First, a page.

‘Mirage Men’—Disinformation Agents Or Just A Mirage?

Robert Sheaffer

In UFOlogy today, the term Mirage Men is understood to signify supposed shadowy government agents who, for inscrutable reasons, are allegedly tricking the public—not by “debunking” UFOs but creating belief in UFOs and the like. The title comes from a 2010 book by the British author Mark Pilkington, Mirage Men: An Adventure into Paranoia, Espionage, Psychological Warfare, and UFOs. In 2013, the book was made into a movie of the same title written by Pilkington and directed by John Lundberg, Roland Denning, and Kypros Kyprianou. The movie purports to demonstrate “How the US government created a myth that took over the world” (www.miragemen.com). Interestingly, Lundberg is a leading “crop circle maker” in the United Kingdom (www.circlemakers.org).

One investigator who has been widely promoting the idea of Mirage Men is James Carrion, who served as the International Director of MUFON from 2006 to 2009. Carrion was very different from the typical MUFON leader. Not even willing to defend Holy Roswell as an E.T. event, he was far too independent a thinker to fit in well at MUFON. It was no surprise when Carrion and MUFON went their separate ways, with him proclaiming that the UFO phenomenon “is based in deception—of the human kind.” He cited several very interesting examples of such deception, although none of them involved official agencies (see my book Bad UFOs, p. 4).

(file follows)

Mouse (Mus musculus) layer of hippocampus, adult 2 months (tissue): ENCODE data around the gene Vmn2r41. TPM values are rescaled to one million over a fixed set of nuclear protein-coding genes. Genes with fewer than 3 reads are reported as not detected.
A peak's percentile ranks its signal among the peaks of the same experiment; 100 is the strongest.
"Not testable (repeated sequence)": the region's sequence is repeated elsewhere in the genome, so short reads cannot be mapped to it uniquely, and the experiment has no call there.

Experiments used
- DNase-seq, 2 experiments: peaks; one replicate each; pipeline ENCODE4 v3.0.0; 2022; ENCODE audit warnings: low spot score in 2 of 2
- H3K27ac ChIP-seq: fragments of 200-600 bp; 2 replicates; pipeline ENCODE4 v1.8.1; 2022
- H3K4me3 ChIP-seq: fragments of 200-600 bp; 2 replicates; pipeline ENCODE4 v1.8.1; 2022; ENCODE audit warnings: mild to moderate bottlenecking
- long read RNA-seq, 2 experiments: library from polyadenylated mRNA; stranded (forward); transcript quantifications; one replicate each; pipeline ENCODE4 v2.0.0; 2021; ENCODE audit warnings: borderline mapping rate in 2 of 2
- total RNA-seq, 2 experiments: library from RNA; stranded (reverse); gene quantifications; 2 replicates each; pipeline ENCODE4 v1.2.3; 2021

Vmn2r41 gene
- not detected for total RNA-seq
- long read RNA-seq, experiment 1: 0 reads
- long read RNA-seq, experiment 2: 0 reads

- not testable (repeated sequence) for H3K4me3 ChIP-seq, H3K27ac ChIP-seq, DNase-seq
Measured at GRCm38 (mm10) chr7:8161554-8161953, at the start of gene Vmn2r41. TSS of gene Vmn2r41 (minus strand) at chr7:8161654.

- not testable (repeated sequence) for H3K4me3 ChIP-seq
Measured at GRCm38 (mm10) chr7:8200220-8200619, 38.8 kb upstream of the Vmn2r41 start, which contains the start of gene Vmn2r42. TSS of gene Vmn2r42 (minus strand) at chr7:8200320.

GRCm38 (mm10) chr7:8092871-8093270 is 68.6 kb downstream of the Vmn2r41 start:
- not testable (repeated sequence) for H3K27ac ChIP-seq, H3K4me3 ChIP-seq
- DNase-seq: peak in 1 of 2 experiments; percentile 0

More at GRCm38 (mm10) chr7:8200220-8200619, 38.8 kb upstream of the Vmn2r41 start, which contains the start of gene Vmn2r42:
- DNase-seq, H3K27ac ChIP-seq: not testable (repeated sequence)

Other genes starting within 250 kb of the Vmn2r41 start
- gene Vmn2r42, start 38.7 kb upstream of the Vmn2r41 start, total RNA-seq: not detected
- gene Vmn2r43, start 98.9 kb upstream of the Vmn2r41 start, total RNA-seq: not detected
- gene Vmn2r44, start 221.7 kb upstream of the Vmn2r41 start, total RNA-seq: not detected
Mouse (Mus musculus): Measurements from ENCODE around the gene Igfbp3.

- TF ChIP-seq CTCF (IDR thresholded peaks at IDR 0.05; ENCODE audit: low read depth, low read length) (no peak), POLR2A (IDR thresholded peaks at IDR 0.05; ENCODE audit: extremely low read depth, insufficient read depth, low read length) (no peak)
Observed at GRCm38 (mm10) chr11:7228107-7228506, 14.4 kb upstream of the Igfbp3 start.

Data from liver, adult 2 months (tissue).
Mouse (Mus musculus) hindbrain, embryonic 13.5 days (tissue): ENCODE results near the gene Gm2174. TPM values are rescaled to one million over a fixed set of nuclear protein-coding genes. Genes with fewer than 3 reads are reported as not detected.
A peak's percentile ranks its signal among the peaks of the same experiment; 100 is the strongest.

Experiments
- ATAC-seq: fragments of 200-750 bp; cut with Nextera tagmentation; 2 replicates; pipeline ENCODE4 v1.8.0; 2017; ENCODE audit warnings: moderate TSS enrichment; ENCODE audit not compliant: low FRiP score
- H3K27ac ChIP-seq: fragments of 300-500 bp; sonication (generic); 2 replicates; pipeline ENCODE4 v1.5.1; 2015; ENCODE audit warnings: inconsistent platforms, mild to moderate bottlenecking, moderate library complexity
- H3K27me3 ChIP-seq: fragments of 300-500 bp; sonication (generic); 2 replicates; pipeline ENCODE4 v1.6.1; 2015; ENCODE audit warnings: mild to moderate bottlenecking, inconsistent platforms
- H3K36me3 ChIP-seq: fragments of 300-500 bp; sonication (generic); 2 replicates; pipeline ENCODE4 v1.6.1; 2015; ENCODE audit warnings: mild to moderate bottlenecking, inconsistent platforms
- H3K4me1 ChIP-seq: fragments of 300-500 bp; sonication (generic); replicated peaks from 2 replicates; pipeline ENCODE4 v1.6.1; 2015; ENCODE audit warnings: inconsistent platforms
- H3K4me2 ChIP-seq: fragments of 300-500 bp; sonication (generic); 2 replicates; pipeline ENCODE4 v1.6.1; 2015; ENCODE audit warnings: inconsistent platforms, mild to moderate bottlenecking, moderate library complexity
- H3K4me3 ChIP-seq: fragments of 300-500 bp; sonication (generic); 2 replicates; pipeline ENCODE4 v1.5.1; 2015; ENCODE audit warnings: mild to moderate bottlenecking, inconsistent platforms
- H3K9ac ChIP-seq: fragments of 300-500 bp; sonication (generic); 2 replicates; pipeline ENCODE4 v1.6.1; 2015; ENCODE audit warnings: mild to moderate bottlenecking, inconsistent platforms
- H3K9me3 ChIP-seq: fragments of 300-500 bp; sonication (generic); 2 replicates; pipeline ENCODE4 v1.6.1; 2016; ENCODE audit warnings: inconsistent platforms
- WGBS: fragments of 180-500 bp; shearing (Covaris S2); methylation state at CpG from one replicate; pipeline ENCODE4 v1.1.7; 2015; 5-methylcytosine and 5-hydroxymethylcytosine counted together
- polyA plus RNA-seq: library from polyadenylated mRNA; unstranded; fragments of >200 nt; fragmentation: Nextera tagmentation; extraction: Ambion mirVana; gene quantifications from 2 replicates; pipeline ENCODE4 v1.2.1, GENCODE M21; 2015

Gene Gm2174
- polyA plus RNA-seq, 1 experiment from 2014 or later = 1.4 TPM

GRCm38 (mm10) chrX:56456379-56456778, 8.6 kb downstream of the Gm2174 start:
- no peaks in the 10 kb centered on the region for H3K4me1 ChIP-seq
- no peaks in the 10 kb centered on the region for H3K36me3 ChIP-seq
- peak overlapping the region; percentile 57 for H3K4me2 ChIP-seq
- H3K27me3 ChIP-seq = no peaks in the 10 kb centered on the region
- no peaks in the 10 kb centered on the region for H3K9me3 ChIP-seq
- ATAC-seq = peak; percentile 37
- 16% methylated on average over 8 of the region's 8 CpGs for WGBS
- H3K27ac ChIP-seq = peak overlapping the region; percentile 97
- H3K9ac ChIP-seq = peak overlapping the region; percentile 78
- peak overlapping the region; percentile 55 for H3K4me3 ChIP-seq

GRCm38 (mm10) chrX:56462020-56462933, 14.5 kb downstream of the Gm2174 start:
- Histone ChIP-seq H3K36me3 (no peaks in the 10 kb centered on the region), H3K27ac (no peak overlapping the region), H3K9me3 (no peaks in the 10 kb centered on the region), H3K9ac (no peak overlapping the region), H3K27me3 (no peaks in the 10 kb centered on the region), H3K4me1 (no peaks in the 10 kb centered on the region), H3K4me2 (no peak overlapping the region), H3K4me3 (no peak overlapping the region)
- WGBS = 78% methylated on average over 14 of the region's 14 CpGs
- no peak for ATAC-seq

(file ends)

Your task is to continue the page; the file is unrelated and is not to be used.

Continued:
After promoting the Mirage Men hypothesis on his blog for several years, on August 20, 2016, Carrion claimed to have found a “smoking gun” that demonstrates “Human Deception at Play during the UFO Wave of 1947” (http://goo.gl/cq87Ej). He cited an FBI memo of July 21, 1947, stating that Colonel Carl Goldbranson “desired the Bureau conduct some investigation of Shaver to determine whether or not he has any information pertaining to the origin of the flying saucers.” This, says Carrion, “unequivocally documents the connection between U.S. strategic deception planners and early UFO events by relating how Colonel Carl Goldbranson petitioned FBI assistance in investigating UFO events. Goldbranson was a WW2 member of Joint Security Control and one of its principal deception planners.”

On August 23, I posted the following comment on Carrion’s blog: “Goldbranson ‘desired the Bureau conduct some investigation of Shaver to determine whether or not he has any information pertaining to the origin of the flying saucers.’ So, am I correct in understanding that Col. Goldbranson was asking the FBI investigate Richard Shaver to see what he knows about the origin of the flying saucers? Shaver, the guy who claimed that underground robots are fighting in caves?”

Carrion seems not to have noticed that Goldbranson was in essence asking the FBI to investigate the “Shaver Mystery,” a well-known series of crackpot stories about all kinds of impossible things that were supposedly true. In chapter 5 of his classic 1952 book Fads & Fallacies in the Name of Science, Martin Gardner explains: “Drawing on his ‘racial memories,’ Shaver described in great detail the activities of a midget race of degenerates called ‘deros’ who live in huge caverns beneath the surface of the earth. By means of telepathy and secret rays, the deros are responsible for most of the earth’s catastrophes—wars, fires, airplane crashes, shipwrecks, and nervous breakdowns.”